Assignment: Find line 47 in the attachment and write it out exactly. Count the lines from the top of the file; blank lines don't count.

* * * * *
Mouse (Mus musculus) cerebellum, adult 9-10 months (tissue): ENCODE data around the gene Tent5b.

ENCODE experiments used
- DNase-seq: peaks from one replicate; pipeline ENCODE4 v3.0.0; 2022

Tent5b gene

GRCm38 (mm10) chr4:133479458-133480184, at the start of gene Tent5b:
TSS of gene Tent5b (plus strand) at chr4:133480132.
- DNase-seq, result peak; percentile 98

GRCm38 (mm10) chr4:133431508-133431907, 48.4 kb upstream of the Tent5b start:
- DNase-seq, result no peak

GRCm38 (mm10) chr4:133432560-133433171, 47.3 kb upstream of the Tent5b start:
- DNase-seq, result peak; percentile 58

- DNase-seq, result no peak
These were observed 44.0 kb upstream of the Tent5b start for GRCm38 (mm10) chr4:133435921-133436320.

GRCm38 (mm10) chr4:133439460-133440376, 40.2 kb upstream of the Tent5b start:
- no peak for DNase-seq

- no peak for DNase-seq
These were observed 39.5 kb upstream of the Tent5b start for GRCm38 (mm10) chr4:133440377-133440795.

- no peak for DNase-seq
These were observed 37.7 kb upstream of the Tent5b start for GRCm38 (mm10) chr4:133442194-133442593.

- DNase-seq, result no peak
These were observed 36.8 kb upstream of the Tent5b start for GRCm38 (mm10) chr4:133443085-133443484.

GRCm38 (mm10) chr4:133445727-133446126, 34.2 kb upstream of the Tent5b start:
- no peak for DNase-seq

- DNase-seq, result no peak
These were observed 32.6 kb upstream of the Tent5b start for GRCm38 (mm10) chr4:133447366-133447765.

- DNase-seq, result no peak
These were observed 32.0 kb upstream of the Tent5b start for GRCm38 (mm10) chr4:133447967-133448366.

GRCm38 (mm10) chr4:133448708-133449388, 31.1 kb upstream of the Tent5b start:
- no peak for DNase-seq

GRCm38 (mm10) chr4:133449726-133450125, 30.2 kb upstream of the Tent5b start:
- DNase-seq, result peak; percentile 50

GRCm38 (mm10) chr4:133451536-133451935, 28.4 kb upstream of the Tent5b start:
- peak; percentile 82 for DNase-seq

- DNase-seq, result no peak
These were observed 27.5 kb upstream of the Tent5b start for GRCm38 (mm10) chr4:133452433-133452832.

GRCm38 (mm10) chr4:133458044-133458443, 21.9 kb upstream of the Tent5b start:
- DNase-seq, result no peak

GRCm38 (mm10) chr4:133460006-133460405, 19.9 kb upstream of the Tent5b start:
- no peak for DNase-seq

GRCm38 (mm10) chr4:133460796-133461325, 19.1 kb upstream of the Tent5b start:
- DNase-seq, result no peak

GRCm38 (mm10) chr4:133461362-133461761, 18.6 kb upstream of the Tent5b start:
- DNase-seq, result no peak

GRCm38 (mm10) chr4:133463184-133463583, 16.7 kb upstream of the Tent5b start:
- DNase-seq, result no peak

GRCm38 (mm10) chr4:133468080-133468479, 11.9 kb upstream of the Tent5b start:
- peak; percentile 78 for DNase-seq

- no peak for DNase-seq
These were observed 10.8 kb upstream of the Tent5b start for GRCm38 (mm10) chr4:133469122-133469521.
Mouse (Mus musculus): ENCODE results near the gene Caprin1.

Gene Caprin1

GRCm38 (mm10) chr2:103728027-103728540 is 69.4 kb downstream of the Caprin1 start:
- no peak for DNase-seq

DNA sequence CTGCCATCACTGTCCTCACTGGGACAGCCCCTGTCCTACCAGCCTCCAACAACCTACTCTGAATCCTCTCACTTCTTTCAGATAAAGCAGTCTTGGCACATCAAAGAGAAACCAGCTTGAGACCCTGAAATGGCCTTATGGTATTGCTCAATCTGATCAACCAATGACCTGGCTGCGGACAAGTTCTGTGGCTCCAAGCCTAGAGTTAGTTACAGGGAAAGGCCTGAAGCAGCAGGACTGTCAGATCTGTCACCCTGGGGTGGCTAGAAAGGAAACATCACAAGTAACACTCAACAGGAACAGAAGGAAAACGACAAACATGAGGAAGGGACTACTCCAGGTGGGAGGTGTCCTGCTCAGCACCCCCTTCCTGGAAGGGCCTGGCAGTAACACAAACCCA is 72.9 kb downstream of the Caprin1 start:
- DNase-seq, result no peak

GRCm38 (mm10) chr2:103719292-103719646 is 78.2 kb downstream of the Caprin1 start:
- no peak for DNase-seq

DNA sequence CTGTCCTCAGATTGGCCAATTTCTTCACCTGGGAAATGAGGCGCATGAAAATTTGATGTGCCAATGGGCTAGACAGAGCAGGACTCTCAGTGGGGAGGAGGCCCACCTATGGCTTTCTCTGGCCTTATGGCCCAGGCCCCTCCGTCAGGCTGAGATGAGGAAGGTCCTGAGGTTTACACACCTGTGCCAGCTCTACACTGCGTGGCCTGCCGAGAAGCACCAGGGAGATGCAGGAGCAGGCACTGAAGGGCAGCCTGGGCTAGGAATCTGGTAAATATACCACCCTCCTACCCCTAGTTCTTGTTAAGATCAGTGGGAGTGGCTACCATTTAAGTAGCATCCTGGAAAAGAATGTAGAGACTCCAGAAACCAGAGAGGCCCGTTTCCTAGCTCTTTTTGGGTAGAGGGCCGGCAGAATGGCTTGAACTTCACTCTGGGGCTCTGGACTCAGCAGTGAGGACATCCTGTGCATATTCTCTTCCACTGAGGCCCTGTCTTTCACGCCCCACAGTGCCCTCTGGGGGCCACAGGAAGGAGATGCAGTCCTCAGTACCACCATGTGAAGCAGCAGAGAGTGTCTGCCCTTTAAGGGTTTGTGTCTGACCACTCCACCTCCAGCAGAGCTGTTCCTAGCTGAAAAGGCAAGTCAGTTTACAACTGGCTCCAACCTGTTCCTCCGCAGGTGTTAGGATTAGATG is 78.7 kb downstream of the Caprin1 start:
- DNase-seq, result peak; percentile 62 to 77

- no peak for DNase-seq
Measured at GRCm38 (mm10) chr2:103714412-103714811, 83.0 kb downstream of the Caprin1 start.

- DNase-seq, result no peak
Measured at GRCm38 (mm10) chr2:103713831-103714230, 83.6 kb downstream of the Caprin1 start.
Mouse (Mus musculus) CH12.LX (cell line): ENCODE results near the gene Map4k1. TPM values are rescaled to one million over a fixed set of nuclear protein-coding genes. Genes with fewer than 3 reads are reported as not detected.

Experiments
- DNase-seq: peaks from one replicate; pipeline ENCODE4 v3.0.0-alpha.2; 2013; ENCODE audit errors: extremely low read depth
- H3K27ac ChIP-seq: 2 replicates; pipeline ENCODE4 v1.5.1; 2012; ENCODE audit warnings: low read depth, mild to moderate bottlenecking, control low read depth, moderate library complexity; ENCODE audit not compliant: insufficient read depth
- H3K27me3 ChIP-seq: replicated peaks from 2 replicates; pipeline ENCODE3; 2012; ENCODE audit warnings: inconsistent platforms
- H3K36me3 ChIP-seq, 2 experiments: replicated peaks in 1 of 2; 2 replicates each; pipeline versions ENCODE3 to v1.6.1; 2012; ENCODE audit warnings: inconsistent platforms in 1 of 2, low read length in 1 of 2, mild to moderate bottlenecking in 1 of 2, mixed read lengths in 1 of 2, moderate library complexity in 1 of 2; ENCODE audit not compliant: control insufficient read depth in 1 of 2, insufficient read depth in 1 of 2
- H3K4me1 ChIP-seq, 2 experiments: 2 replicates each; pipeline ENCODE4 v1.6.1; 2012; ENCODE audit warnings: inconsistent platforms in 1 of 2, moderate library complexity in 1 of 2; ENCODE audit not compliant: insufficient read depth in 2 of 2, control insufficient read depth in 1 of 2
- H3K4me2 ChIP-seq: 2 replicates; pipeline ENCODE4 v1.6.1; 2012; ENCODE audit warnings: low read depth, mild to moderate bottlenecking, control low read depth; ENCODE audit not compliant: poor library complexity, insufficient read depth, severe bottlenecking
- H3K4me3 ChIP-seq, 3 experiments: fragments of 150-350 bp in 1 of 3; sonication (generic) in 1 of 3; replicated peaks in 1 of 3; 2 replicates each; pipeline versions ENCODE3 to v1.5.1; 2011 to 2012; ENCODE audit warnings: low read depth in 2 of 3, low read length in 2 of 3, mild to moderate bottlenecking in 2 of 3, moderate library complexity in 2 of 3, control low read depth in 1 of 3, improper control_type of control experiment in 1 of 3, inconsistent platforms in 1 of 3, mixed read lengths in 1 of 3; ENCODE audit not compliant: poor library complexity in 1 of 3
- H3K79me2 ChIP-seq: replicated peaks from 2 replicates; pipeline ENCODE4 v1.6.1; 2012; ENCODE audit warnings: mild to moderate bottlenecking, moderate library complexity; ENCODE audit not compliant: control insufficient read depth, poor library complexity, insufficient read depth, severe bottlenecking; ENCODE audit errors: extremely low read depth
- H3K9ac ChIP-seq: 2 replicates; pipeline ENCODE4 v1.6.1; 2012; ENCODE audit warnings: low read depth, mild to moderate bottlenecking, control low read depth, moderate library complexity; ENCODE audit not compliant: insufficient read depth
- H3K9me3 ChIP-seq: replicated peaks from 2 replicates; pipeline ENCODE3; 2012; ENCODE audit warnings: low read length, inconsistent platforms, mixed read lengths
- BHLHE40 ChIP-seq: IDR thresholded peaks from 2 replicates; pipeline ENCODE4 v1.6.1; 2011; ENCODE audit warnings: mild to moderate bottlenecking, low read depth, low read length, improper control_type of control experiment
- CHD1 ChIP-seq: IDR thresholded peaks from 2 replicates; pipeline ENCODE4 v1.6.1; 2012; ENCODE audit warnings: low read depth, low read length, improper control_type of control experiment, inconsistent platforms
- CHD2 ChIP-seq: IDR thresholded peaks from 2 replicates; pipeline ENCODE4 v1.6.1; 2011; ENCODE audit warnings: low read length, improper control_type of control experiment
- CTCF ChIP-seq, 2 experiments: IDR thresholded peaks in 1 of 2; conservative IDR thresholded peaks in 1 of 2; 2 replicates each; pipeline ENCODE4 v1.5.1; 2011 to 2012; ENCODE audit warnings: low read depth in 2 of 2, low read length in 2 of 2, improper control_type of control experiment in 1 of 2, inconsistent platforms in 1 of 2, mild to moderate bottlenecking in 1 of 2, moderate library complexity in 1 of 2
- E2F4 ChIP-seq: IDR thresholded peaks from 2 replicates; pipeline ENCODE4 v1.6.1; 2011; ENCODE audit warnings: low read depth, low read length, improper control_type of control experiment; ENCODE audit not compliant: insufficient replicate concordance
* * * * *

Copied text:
- peak; percentile 78 for DNase-seq